• Is the contextual and stakeholder/actor analysis explicit about gender specific factors, actors and values?
  • Are the assumptions about the causal relationships between actions and intended outcomes valid for women?
  • Do the selected areas of change, strategic choices and intermediate outcomes constituting the pathway of change address the specific needs and interests of women, taking into account the gender division of access to and control over resources, workload, decision-making, notions of what women should or should not do and be?
  • In view of the outcomes of the ToC analysis: are specific strategies needed to make the aspired change beneficial for women?

2. Objective

  • What is the objective of the intervention?
  • Is the objective as relevant for women as it is for men?
  • If not, how can it be made of relevance for women to contribute to greater equality outcomes between women and men? Reformulate the objective.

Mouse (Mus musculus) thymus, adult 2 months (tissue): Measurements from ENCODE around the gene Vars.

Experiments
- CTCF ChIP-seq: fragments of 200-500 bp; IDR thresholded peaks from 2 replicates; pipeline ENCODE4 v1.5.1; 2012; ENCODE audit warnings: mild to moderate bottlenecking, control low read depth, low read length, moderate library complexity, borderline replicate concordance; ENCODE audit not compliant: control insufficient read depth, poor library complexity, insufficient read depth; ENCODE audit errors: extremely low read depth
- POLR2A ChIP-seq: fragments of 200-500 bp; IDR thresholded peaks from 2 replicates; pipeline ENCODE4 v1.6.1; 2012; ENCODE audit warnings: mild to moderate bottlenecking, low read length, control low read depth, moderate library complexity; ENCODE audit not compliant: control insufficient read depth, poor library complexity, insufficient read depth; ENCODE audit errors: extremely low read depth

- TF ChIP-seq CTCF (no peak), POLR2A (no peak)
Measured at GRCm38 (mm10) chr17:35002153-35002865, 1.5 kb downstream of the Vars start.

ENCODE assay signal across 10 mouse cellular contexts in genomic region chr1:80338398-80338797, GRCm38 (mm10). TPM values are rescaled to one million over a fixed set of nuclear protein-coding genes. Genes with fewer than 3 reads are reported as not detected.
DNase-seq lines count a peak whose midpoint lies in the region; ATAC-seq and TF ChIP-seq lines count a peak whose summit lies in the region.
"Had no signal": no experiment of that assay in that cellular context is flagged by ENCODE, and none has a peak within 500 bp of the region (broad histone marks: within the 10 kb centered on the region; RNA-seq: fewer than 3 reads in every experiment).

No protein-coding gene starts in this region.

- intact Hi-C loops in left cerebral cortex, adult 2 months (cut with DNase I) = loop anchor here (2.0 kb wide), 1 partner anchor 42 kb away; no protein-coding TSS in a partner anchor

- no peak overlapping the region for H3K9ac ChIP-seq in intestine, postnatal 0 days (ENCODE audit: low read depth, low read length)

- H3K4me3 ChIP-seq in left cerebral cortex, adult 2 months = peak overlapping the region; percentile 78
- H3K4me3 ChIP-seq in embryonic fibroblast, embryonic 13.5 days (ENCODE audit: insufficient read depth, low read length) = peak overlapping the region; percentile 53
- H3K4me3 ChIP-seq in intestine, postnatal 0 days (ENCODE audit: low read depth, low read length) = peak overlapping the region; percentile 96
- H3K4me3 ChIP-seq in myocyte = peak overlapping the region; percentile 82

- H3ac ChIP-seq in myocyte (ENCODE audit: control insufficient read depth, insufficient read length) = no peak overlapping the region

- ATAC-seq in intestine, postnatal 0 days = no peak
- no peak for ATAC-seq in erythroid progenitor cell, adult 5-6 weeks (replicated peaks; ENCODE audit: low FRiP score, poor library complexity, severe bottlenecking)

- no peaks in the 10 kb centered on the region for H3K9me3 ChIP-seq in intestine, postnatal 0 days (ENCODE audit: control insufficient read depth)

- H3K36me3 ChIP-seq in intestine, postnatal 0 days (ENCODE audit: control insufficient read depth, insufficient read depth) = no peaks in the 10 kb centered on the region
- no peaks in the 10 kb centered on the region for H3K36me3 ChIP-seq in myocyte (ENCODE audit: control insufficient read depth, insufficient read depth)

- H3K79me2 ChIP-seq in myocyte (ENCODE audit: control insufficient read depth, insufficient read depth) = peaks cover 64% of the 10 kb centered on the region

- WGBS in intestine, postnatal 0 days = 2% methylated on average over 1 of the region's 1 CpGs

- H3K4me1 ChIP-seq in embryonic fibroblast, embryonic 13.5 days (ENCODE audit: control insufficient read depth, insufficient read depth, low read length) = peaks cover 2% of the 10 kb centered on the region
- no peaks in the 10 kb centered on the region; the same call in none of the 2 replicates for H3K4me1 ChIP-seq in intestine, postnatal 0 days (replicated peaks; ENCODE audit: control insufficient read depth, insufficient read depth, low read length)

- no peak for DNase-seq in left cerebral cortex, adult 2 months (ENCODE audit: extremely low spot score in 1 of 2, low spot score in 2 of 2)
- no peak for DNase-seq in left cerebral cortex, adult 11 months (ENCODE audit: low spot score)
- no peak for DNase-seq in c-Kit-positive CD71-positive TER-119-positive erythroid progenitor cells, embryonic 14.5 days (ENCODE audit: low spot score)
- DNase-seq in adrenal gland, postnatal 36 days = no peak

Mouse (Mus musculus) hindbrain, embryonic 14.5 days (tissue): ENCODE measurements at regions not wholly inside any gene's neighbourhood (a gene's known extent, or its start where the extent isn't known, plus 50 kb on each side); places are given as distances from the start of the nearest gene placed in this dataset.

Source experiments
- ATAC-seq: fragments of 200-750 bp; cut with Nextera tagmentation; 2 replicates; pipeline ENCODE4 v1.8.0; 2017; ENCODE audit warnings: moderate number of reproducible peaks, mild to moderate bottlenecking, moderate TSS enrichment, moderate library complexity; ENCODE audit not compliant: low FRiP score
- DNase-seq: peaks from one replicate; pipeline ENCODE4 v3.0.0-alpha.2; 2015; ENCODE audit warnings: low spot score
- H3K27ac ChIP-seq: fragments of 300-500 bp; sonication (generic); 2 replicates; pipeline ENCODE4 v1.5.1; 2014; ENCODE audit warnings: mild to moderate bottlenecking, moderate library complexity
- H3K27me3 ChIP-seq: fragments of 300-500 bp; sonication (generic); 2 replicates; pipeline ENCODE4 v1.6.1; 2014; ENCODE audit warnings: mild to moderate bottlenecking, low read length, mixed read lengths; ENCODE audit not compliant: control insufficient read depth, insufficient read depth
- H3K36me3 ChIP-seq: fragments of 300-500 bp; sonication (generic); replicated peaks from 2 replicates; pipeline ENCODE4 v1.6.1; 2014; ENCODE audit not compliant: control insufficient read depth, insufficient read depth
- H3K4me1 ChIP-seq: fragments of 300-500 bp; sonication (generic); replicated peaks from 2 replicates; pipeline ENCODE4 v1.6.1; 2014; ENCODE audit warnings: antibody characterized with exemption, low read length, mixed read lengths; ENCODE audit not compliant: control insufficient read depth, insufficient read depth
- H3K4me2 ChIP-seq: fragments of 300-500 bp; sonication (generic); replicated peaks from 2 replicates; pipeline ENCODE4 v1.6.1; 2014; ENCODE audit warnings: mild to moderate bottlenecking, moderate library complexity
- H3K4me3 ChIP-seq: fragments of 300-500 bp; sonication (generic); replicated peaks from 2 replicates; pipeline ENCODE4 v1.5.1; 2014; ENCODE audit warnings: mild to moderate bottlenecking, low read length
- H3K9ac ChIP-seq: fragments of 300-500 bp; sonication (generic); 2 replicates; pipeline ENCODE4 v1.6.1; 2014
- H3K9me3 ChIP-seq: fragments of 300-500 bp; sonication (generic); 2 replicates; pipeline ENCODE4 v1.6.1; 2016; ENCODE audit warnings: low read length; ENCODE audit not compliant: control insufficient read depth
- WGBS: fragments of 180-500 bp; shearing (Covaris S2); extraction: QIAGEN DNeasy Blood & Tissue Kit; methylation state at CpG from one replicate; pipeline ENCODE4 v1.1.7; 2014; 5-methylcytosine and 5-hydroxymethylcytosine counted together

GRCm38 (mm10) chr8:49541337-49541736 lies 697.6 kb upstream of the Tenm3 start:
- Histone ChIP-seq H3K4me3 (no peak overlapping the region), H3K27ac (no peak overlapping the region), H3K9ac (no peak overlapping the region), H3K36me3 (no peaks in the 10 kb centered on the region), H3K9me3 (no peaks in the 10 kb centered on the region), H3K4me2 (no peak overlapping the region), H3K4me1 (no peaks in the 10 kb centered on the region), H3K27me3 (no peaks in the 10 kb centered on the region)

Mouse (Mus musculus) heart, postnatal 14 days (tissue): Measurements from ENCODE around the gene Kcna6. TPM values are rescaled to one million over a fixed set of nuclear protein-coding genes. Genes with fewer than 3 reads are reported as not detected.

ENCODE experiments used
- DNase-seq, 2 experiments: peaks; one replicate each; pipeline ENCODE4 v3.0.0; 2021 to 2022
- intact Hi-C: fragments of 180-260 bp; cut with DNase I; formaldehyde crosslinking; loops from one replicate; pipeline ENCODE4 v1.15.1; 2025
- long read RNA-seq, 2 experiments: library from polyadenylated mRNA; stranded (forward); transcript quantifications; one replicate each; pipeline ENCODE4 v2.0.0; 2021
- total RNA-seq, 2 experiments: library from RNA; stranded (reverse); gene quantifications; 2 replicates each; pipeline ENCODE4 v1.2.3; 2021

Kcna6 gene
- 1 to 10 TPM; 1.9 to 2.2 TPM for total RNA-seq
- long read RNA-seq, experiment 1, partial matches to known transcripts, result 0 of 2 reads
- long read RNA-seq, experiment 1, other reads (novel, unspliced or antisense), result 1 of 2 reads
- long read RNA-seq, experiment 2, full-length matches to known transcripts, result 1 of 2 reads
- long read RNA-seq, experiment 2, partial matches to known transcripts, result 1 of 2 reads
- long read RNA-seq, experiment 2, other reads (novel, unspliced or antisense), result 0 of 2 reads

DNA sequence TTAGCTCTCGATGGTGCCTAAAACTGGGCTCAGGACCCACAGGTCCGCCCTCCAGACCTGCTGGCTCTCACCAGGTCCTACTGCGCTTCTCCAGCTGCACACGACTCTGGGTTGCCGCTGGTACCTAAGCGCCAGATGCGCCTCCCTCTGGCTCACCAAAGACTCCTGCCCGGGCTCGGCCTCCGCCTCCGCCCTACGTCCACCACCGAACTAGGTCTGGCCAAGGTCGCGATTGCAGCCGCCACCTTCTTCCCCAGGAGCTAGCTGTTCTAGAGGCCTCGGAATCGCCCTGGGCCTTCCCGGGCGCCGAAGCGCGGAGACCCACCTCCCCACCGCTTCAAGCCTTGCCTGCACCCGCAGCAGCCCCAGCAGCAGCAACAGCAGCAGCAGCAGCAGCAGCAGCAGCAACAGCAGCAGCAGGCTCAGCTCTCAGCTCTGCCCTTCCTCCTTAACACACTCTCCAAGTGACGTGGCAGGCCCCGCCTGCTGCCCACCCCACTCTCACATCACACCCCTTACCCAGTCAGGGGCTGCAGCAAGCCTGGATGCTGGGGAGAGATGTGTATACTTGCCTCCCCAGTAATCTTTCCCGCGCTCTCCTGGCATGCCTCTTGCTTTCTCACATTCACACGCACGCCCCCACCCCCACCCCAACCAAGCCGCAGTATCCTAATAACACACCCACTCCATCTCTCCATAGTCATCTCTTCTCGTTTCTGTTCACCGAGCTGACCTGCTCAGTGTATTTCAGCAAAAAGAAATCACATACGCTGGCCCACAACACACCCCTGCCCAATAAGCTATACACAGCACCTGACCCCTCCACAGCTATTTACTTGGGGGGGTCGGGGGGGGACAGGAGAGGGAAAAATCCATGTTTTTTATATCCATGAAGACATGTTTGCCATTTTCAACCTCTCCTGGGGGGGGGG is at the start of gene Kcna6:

3. Target Group and End Beneficiaries

  • Who is being targeted by the proposed intervention?
  • Are the targeted groups, participants, and end beneficiaries, defined explicitly in terms of gender?

4. Needs

  • Are the needs of both women and men addressed through the proposed intervention?
  • What specific women’s needs are addressed? Are these made explicit?

5. Assumptions

  • What assumptions are being made by the intervention about gender roles, and the gender division of access to and control over resources, workload and decision-making?
  • What evidence is available that these assumptions are well informed?
  • Are assumptions made gender-specific for women and men?

Examples of Assumptions That Require Further Evidence

  • Household access to biogas contributes to a reduction of women’s workload
  • Improved rule of law guarantees improvement of the rights and position of women
  • Greater access to information contributes to women being better-informed and increased women’s participation in decision-making

6. Resources

  • What resources are being made available through this intervention?